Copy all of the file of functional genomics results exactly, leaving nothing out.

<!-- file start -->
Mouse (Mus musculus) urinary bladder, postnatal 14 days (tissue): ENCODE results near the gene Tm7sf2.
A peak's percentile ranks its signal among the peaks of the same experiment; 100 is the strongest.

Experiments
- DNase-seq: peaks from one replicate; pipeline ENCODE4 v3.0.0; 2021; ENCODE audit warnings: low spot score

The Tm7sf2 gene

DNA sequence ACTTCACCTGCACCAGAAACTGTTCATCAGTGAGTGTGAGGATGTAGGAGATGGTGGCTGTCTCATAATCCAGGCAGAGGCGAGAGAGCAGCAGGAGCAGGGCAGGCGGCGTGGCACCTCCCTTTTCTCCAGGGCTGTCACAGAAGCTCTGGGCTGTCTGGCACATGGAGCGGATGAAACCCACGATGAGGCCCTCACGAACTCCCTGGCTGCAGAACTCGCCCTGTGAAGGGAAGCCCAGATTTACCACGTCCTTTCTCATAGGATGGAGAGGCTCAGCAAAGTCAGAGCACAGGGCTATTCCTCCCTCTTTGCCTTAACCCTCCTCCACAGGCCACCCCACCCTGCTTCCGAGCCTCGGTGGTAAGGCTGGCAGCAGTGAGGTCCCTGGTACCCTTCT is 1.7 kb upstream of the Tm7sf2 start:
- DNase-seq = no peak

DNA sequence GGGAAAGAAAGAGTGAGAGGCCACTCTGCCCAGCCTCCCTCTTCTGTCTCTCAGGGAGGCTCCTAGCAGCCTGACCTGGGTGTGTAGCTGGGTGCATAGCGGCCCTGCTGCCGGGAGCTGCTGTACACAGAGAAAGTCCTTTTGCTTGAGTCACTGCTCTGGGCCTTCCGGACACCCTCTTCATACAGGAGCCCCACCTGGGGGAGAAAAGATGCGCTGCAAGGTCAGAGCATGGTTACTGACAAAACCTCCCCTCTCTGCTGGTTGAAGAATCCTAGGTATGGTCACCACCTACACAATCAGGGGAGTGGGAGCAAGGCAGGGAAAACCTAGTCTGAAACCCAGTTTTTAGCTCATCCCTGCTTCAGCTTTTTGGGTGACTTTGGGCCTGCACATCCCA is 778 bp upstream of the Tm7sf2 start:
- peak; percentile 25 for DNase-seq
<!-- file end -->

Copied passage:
Mouse (Mus musculus) urinary bladder, postnatal 14 days (tissue): ENCODE results near the gene Tm7sf2.
A peak's percentile ranks its signal among the peaks of the same experiment; 100 is the strongest.

Experiments
- DNase-seq: peaks from one replicate; pipeline ENCODE4 v3.0.0; 2021; ENCODE audit warnings: low spot score

The Tm7sf2 gene

DNA sequence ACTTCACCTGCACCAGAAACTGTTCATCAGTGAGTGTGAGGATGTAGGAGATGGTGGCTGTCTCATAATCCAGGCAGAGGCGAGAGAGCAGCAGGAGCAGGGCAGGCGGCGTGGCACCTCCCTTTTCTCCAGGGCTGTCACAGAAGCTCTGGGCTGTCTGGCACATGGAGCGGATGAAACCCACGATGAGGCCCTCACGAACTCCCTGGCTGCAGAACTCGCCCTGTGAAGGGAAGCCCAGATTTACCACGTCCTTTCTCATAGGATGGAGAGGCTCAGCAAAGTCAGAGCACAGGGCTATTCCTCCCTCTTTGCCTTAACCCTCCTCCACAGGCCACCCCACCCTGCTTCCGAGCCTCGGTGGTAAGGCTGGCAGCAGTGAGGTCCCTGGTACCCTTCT is 1.7 kb upstream of the Tm7sf2 start:
- DNase-seq = no peak

DNA sequence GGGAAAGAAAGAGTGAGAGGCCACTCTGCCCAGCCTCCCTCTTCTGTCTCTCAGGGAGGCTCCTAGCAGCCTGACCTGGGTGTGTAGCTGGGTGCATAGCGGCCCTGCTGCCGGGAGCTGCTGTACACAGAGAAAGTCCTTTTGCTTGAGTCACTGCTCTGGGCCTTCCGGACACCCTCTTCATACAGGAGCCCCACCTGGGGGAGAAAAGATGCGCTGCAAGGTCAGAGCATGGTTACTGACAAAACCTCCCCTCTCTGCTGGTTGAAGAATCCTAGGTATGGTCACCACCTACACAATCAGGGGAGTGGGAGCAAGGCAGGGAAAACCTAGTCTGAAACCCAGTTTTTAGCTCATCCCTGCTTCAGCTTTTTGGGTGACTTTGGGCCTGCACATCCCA is 778 bp upstream of the Tm7sf2 start:
- peak; percentile 25 for DNase-seq